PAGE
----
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The Importance And Perfection Of Lena Dunham’s Imperfect Thighs


By Niamh ODonoghue
05th Jan 2017
The Importance And Perfection Of Lena Dunham’s Imperfect Thighs

Before the year ended, we talked about some of the trends that we expected to continue seeing going forward in the fashion and beauty industry. Photoshopping is?a main contender, as the fashion market strides incessantly towards reaching unrealistic levels of perfection.

But then this happened. Glamour Magazine unveiled their upcoming Feb issue featuring the cast of Girls looking, well, glamorous, and very natural. So natural, in fact, that we see Dunham sporting one accessory that normally hides from cover shoots: cellulite.

I know it’s kind of counterproductive to draw attention to it, but it is a big deal for media – fashion magazines in particular – to acknowledge that real bodies (cellulite, lumps and bumps included) are glamorous; especially when we live in such a damaging world and where ‘filters’ are becoming so much of a norm that it’s becoming hard to tell whether your friend is the same person post Instagram’selfie.

We shouldn’t be surprised to see real women in a fashion magazine but we are; which is the sad part.

Dunham herself took to social media to post a deeply personal message about the importance of the shoot, of being imperfect and the emotional and physical hurt she felt as a young woman for looking different to other women.

“Throughout my teens, I was told, in no uncertain terms, that I was funny looking. Potbelly, rabbit teeth, knock knees — I could never seem to get it right and it haunted my every move,” she writes. “I posed as the sassy confident one, secretly horrified and hurt by careless comments and hostility. Let’s get something straight: I didn’t hate what I looked like — I hated the culture that was telling me to hate it.”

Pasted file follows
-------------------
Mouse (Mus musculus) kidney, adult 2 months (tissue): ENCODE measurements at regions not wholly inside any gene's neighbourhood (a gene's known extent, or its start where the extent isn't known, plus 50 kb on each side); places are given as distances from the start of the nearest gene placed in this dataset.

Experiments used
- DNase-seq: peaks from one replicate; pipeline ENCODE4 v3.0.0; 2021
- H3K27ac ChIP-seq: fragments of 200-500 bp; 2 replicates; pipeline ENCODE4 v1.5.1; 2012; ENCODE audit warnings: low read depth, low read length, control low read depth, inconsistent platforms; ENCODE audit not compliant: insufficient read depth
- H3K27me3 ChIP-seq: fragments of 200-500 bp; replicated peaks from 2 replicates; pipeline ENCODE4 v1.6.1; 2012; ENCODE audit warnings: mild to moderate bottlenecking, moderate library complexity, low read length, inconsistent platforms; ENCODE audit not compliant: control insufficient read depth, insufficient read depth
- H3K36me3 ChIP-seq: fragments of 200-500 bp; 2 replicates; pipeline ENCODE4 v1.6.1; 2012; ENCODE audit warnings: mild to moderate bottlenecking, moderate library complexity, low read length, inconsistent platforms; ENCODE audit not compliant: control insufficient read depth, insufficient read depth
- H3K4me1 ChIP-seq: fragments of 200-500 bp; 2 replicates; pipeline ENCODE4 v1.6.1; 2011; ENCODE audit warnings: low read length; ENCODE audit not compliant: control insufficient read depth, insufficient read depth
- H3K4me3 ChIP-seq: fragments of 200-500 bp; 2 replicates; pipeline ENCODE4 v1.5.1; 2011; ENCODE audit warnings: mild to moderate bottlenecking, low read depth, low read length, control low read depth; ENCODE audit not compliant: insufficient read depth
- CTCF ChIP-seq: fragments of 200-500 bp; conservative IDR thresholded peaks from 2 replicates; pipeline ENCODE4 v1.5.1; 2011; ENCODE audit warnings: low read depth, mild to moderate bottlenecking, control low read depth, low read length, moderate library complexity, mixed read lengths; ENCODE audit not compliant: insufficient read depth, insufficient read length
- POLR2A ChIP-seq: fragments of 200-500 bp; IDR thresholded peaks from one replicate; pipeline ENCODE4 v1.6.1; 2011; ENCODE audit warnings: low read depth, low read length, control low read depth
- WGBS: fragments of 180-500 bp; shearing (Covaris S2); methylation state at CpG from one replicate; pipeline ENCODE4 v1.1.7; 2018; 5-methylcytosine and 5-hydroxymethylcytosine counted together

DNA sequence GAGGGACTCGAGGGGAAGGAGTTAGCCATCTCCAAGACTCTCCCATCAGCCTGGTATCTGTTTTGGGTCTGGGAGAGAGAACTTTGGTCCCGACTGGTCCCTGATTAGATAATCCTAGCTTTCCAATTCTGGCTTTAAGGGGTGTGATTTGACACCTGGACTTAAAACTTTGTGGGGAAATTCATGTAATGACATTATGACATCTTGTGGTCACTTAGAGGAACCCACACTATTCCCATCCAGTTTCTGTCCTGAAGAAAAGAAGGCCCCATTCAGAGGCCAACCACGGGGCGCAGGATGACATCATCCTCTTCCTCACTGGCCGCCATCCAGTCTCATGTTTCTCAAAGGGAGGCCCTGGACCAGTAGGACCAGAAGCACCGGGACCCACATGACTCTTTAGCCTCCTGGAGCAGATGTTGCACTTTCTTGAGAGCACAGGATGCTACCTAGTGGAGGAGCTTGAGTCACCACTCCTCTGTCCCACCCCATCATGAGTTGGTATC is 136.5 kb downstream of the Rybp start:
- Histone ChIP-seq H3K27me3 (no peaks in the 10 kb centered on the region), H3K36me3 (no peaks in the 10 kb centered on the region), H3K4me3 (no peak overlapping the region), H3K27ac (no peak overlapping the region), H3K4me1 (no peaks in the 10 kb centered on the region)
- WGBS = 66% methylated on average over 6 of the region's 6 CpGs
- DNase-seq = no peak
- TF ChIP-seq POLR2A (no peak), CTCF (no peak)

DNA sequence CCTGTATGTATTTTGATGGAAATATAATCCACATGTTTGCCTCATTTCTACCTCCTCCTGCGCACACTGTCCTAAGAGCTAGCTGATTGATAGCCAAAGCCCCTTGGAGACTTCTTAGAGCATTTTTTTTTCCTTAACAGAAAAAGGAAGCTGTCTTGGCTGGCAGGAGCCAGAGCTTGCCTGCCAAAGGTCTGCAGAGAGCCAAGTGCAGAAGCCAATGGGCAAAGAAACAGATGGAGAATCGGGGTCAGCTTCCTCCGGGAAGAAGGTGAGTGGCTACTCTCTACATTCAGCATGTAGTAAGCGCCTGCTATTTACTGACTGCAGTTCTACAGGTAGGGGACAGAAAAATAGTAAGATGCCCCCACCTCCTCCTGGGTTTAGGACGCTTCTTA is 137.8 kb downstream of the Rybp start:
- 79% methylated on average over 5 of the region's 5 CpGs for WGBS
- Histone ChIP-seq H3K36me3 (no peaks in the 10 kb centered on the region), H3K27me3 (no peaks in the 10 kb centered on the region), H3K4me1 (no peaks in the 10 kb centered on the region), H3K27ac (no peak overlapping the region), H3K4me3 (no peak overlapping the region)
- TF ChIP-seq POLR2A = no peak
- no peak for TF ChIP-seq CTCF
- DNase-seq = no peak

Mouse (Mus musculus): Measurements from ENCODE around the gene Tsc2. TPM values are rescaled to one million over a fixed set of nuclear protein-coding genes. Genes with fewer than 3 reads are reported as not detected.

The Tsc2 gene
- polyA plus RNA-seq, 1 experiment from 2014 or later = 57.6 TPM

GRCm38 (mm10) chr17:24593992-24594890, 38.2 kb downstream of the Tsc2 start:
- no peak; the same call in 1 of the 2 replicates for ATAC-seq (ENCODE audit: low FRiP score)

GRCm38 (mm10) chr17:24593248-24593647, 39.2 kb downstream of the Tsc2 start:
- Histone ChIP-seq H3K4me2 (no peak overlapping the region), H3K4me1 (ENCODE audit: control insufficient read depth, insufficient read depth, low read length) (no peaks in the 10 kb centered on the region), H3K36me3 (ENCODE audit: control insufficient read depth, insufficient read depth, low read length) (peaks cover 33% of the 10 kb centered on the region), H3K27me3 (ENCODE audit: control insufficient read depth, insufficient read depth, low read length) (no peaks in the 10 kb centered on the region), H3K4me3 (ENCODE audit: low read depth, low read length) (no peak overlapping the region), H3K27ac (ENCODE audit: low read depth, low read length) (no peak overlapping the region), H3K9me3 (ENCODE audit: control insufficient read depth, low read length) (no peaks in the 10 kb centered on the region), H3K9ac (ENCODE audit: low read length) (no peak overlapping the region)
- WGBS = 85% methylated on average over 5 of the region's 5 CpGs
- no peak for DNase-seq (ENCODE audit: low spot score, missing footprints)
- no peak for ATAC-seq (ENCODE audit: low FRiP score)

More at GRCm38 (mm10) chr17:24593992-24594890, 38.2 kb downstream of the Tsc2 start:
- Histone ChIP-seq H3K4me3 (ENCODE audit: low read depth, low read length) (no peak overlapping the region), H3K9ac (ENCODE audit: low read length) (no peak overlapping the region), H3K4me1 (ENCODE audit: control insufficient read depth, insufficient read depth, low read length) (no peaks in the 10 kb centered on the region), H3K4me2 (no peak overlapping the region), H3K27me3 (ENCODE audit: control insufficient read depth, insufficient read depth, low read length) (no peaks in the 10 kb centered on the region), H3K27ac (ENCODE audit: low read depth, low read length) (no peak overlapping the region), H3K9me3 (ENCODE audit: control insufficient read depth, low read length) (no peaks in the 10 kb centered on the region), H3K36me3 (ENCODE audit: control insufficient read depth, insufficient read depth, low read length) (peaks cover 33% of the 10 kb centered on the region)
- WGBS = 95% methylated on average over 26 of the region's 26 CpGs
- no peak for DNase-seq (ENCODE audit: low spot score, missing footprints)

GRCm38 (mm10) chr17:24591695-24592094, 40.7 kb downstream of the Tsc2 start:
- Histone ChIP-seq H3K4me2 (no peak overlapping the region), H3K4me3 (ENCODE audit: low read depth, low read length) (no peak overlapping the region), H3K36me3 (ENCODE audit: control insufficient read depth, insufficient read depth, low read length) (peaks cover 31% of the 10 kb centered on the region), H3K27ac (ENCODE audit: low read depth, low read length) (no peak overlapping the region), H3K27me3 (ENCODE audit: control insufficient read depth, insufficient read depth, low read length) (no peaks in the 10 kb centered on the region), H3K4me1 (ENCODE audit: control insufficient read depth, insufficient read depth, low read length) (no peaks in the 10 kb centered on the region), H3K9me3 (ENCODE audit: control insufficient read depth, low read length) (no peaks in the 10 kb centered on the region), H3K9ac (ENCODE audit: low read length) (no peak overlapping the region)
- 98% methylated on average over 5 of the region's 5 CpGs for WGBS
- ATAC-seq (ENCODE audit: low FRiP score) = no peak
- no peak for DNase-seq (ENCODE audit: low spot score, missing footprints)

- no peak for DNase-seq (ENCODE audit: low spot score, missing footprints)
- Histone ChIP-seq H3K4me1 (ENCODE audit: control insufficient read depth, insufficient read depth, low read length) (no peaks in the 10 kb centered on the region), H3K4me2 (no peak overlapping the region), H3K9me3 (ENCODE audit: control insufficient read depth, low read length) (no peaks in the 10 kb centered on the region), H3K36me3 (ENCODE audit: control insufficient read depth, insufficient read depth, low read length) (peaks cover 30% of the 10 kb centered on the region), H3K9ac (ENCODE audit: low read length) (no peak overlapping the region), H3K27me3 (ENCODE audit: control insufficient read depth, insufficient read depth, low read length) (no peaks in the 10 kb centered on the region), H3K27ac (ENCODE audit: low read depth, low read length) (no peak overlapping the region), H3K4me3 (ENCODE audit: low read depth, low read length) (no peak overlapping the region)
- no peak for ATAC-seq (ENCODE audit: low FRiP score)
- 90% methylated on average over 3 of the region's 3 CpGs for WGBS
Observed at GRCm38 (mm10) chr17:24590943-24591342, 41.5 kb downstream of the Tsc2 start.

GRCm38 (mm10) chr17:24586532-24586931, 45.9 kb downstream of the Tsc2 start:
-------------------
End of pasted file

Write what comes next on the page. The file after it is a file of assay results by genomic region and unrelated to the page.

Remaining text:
It’s giving us all the right feels.

Okay, here goes: throughout my teens I was told, in no uncertain terms, that I was fucking funny looking. Potbelly, rabbit teeth, knock knees- I could never seem to get it right and it haunted my every move. I posed as the sassy confident one, secretly horrified and hurt by careless comments and hostility. Let’s get something straight: I didn’t hate what I looked like- I hated the culture that was telling me to hate it. When my career started, some people celebrated my look but always through the lens of “isn’t she brave? Isn’t it such a bold move to show THAT body on TV?” Then there were the legions of trolls who made high school teasing look like a damned joke with the violent threats they heaped on, the sickening insults that made me ache for teen girls like me who might be reading my comments. Well, today this body is on the cover of a magazine that millions of women will read, without photoshop, my thigh on full imperfect display. Whether you agree with my politics, like my show or connect to what I do, it doesn’t matter- my body isn’t fair game. No one’s is, no matter their size, color, gender identity, and there’s a place for us all in popular culture to be recognized as beautiful. Haters are gonna have to get more intellectual and creative with their disses in 2017 because none of us are going to be scared into muumuus by faceless basement dwellers, or cruel blogs, or even our partners and friends. Thank you to the women in Hollywood (and on Instagram!) leading the way, inspiring and normalizing the female form in EVERY form, and thank you to @glamourmag for letting my cellulite do the damn thing on news stands everywhere today ?? Love you all.

A photo posted by Lena Dunham (@lenadunham) on

The cover, featuring?HBO co-stars Allison Williams, Zosia Mamet, Jemima Kirke, and Lena, is in conjunction with Glamour’s ‘body issue’, and it’s a step forward – a ginormous leap even – in portraying women as they really are with no photo manipulation.

In the era of the filter, be unfiltered! We’re hopeful that this is the start of something great for publishing and photo manipulation, and grateful for perfectly imperfect women like Lena. Let’s continue 2017 as Glamour have started, shall we?